Prescription drug addiction has been all over the news recently, with reports that overdose deaths have reached epidemic levels, and more newborn babies than ever are being born with painkiller addiction. But too many assume that these stats apply only to delinquent drug abusers who find loopholes in the medical system in order to get their kicks. Not so. Last week, we told the story of Karly Long, a 29-year-old who died of an overdose after becoming addicted to prescription drugs in the course of treating her mental illness. And yesterday, Business Insider published the shocking story of Bernie Mullen, a man who was injured in a crane accident and became addicted to painkillers—resulting, years later, in his own daughter being born with her own addiction, too.
Mullen’s story reads like a Darren Aronofsky anti-drug PSA. A boom crane fell on him at the start of Thanksgiving weekend in 1988. He sustained injuries that would eventually require eight surgeries, two neck screws, five pins in his spine and another big plate in his neck. Which, as you can imagine, would all require some serious pain management. But the problem is that, over the course of a 15-year stint in and out of hospitals, with pins popping out of his neck, he built a tolerance to his meds that meant he could no longer manage his pain with a legal dosage. As he tells it:
“One day, you’re a citizen, taking your meds as prescribed, doing what you’re told, all that,” Bernie says. “Then the drugs stop working and you know it’s illegal to get more, so you start changing the way you take them.”
Bernie, who had moved to Sarasota, FL a few years after his accident started crushing up his Roxycodone first. “Once you cross that line,” Bernie says, “it is unreal how fast shit starts to unravel.” From crushed and swallowed, to smoked, to snorted, to melted down and injected. “I don’t remember the timeline,” Bernie says, “but no matter how I took them, I just wasn’t getting enough.” And the issue went from pain to full-blown addiction.
To make a long story short, he and his wife both became addicted to painkillers, seeing a total of 26 different doctors (and carefully struggling to keep their pharmacies straight) in order to get their fix of meds without getting arrested for using the drugs illegally:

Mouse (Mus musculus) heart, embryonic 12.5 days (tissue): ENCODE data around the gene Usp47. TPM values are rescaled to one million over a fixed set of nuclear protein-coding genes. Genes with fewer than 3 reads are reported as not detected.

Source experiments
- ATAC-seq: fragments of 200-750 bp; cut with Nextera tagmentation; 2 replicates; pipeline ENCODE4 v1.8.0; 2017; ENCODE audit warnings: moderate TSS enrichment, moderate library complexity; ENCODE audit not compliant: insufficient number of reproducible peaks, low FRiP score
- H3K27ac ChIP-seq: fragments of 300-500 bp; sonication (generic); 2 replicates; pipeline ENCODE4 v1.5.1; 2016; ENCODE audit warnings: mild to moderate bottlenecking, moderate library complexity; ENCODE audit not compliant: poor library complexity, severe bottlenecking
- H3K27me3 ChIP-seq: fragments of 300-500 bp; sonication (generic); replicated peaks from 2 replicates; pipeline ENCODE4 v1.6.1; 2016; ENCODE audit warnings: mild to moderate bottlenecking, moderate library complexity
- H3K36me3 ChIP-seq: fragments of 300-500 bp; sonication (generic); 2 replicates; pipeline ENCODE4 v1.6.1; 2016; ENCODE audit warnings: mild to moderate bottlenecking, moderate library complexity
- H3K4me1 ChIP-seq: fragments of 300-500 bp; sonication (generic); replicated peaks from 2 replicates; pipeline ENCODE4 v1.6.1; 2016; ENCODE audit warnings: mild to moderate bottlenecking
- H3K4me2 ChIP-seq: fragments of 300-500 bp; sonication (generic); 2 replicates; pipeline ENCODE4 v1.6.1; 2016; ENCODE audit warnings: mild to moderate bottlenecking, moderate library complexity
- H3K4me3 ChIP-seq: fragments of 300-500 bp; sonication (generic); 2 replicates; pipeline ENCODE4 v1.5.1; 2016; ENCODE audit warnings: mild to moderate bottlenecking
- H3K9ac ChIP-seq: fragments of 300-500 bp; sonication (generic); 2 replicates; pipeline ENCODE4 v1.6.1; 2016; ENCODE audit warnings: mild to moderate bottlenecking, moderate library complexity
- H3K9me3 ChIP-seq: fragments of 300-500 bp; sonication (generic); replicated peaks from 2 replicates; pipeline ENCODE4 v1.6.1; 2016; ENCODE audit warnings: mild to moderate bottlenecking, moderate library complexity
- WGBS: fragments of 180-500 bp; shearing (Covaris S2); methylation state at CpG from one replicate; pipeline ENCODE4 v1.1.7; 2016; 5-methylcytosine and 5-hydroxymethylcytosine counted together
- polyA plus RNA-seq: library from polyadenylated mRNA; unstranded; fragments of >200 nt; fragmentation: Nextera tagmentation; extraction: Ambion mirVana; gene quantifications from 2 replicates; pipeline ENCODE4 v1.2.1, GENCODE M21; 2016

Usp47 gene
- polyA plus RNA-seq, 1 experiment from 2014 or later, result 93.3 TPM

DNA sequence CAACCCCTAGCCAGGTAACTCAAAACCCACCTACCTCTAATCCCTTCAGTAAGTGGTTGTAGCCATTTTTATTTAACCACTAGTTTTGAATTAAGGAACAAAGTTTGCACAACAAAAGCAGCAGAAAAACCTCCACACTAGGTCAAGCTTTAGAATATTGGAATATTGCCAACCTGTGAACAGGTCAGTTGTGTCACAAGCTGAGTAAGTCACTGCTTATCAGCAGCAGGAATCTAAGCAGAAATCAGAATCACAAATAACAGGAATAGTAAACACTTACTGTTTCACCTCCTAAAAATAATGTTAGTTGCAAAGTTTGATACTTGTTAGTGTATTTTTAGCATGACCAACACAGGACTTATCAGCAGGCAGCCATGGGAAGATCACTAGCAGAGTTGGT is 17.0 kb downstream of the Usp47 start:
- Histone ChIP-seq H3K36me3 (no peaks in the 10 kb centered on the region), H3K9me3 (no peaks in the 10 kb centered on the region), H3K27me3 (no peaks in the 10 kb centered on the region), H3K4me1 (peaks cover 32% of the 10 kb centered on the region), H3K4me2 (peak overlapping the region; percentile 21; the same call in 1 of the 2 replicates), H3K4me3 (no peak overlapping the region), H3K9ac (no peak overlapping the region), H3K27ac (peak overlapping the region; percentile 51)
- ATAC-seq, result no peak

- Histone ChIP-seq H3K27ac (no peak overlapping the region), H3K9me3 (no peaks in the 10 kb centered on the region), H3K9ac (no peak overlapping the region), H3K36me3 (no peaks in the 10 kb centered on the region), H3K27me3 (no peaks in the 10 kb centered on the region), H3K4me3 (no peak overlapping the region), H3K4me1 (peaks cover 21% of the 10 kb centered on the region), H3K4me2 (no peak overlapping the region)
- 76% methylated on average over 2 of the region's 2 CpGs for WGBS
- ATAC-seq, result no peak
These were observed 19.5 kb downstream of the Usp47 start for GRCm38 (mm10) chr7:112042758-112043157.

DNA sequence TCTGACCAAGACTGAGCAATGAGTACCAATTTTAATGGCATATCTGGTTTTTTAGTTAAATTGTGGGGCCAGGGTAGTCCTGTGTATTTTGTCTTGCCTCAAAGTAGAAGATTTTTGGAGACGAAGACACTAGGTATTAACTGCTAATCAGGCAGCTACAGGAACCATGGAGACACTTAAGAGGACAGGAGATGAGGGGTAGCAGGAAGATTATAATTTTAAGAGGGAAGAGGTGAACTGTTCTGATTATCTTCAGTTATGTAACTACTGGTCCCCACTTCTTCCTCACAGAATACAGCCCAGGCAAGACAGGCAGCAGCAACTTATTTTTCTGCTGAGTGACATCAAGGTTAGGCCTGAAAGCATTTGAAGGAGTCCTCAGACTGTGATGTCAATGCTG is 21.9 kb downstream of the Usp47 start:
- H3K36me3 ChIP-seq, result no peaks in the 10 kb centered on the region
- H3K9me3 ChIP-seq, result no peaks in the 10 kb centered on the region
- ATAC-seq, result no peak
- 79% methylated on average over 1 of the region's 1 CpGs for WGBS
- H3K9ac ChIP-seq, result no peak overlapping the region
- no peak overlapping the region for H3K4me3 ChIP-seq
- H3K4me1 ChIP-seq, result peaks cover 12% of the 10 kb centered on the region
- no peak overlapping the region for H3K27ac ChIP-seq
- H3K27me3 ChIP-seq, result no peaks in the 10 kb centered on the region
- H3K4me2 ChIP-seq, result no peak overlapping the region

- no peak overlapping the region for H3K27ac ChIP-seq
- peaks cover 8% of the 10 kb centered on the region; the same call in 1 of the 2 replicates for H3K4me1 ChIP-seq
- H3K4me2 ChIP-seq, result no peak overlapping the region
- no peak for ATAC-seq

“Between the two of us,” Bernie says, “we were going through 300 30-milligram pills of Roxycodone a day. We would cook 20 30-milligram pills at a time.” (Roxycodone is Oxycontin without the time-release effect.) I do the math in my head as they watch: about 9,000 milligrams a day, almost 300,000 milligrams a month. “Pure insanity,” Bernie says and looks at his wife.
They also started doing cocaine in order to remain functional enough to get their medications, and eventually, made money by selling pills and cocaine, living in crack houses and dives that got raided by police. Bernie developed MRSA—a type of staph infection common in users of intravenous drugs—and his wife was so drugged up that she snapped her collarbone and didn’t even know it until weeks later, when she finally visited a hospital for the pain.
See? I told you this sounds like an Arronofsky movie. But what the couple say is most horrific about their story is that while they’ve both started to treat their addictions (after hitting getting arrested and charged with crimes), their daughter, born 18 months ago, has been addicted since the time of her birth:
“I’ve been sick before,” Bernie’s wife says. “I’ve gone through withdrawal, all that, but to listen to my newborn baby scream from methadone withdrawal, no other pain in my life has ever come close to that.”
What’s most shocking to me about their story is that, like Karly Long, Bernie didn’t start out as a crack addict looking for more ways to get high. He started out as a working class guy who had an accident that brought on a need for prescription painkillers, and eventually, his injury led to a full-blown addiction that, unlike Karly and many others, didn’t kill him, but nearly ruined his life.
Addiction like Bernie’s and Karly’s seem unimaginable, but CDC reports show that they’re killing record numbers of people. And the question still remains: Who’s responsible? Why aren’t doctors, pharmacists, family members and patients able to stop this problem from escalating in so many cases? We’ll be writing more this week about some of the proposed solutions, but what do you think?